Chaconne in G minor
- Editor's Choice
“Baroque or not? ”
This is the first published arrangement by the celebrated young flute player Alena Lugovkina and it's very good indeed! The piece is a bit of a mystery. Either Vitali was way ahead of his time, or there is a mistake with his dates, as this Chaconne is clearly more technically and harmonically demanding than you might normally expect from a Baroque work. Alena has transcribed the flute part to capture all of the virtuosity that Vitali gave to the original, in the process allowing us access to an work of enormous power. Highly recommended!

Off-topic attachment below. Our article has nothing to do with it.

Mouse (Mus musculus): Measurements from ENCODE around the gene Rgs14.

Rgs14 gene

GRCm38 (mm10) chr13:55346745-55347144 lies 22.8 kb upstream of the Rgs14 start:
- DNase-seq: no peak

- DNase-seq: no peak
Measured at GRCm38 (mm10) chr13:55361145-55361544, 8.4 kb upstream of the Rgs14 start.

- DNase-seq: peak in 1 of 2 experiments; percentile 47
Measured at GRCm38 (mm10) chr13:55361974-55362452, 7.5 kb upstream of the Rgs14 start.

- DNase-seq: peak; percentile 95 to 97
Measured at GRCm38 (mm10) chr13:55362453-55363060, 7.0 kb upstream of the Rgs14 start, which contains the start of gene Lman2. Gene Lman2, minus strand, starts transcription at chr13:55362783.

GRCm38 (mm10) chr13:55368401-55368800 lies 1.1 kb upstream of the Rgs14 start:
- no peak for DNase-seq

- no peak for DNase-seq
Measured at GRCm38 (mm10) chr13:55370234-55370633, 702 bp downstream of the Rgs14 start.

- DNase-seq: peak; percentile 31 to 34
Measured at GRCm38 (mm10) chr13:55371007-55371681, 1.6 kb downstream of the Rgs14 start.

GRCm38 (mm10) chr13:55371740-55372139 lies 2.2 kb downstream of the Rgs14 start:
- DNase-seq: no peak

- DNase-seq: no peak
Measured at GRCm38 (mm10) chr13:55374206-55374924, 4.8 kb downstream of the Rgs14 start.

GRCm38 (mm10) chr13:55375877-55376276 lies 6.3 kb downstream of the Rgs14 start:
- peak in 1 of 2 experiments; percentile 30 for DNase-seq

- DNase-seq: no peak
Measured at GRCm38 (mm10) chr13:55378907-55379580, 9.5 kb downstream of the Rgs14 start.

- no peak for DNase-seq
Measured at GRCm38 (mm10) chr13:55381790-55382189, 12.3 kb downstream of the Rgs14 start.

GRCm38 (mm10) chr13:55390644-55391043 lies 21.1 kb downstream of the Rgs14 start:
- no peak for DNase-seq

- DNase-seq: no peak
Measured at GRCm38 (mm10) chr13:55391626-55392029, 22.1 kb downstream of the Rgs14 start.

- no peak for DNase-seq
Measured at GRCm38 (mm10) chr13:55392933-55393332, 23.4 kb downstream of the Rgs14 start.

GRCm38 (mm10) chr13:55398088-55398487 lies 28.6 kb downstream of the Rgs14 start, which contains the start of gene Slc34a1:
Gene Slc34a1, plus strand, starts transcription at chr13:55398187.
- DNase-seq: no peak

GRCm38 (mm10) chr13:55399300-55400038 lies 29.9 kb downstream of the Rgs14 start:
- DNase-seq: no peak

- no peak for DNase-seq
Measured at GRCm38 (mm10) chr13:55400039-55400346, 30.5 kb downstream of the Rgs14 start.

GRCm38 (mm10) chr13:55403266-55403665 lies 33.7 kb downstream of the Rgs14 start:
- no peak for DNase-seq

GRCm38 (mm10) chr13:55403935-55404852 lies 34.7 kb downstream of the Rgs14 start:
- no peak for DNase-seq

From the Publisher
Tomaso Antonio Vitali (1663 - 1745) was an Italian composer and violinist from Bologna, the eldest son of Giovanni Battista Vitali.
He is known mainly for this famous Chaconne in G minor, written originally for violin and continuo. It was published from a manuscript in the Sachsische Landebibliothek in Dresden in Die Hoch Schule des Violinspiels (1867) edited by German violinist Ferdinand David.
The work's wide-ranging modulations into distant keys have raised speculation that it could not be a genuine baroque work!
Difficulty level, roughly compared to ABRSM exam grades. 0 is beginner, 9 is advanced (beyond grade 8).